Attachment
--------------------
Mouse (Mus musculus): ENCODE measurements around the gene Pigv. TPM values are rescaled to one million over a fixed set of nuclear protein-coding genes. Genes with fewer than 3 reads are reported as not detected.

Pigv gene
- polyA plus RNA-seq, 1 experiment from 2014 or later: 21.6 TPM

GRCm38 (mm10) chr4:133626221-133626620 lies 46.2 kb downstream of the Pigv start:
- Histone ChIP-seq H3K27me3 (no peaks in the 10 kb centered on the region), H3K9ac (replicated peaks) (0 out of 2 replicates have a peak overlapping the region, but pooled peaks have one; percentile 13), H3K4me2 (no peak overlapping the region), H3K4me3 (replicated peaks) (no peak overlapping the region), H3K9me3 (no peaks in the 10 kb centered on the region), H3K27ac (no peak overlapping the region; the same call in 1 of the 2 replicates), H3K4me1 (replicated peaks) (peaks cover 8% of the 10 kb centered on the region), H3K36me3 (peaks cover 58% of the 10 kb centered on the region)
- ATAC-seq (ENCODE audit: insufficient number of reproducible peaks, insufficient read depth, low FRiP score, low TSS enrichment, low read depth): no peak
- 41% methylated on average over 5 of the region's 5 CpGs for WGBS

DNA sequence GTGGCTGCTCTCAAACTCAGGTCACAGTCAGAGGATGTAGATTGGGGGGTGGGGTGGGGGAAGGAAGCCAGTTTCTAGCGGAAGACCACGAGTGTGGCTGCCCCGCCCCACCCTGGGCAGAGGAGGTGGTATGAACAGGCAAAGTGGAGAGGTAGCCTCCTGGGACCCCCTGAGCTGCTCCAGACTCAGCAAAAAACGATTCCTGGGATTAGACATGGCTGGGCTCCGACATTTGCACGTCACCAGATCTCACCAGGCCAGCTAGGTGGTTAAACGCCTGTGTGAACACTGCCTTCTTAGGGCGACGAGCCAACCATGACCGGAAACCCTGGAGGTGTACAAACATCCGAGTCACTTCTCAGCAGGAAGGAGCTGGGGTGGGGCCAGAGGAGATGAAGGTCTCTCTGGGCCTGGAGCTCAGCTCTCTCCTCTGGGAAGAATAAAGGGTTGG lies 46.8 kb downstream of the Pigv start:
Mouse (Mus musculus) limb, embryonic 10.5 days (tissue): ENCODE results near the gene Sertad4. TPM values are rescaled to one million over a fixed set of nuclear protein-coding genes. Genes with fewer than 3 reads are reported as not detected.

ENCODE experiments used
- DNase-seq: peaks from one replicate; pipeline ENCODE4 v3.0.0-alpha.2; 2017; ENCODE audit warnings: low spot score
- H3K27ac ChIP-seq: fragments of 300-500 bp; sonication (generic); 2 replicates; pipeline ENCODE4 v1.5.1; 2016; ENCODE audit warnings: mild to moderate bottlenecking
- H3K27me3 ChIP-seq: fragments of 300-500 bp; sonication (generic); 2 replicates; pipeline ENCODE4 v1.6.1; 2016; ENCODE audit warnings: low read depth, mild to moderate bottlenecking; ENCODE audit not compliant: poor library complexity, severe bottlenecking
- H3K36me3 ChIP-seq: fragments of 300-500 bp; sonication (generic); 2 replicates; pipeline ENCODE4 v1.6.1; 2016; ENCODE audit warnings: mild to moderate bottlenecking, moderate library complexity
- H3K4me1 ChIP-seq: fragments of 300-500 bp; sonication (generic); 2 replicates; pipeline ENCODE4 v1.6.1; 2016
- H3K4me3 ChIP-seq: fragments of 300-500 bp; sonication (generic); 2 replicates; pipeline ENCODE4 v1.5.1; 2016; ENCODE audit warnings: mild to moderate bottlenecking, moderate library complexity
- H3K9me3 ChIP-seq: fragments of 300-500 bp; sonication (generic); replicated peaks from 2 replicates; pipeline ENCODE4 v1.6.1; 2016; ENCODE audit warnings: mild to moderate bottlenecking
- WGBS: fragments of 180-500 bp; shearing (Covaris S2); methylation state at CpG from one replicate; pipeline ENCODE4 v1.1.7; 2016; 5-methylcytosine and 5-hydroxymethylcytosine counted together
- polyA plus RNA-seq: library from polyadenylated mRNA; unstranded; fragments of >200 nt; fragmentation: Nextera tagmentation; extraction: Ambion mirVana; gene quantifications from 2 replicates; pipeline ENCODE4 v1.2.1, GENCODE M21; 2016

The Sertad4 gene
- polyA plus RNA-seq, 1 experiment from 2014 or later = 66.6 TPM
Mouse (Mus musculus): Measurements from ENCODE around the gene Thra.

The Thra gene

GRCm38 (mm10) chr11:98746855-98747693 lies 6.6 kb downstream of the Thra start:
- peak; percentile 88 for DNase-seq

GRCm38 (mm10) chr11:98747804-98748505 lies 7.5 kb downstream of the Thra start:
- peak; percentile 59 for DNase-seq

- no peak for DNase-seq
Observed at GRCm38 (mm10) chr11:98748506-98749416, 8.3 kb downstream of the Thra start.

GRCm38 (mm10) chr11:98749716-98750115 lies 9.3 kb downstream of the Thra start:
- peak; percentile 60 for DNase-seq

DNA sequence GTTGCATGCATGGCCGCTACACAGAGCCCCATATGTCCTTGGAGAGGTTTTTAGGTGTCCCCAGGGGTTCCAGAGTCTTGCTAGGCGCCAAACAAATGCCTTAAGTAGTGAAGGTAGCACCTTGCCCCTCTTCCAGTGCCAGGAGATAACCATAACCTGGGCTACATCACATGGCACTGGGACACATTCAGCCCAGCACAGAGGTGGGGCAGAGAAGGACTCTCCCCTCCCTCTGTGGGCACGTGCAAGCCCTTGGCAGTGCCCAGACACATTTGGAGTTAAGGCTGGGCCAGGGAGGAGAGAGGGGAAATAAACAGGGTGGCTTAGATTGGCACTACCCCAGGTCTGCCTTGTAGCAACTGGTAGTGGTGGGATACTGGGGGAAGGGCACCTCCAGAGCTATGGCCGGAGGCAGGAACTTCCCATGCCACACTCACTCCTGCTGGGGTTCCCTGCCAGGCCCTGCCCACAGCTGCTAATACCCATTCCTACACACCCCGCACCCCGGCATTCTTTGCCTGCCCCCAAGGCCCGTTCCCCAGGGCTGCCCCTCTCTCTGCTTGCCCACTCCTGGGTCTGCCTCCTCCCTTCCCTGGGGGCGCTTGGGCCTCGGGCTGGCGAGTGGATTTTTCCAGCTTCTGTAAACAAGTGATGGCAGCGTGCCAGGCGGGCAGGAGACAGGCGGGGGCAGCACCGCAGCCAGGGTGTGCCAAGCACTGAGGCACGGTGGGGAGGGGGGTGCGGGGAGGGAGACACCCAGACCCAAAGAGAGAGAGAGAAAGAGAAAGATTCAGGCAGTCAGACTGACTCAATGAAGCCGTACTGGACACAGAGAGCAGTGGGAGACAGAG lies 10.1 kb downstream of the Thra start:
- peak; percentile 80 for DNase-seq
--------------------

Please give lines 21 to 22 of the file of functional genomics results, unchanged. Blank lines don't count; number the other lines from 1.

- polyA plus RNA-seq, 1 experiment from 2014 or later = 66.6 TPM
Mouse (Mus musculus): Measurements from ENCODE around the gene Thra.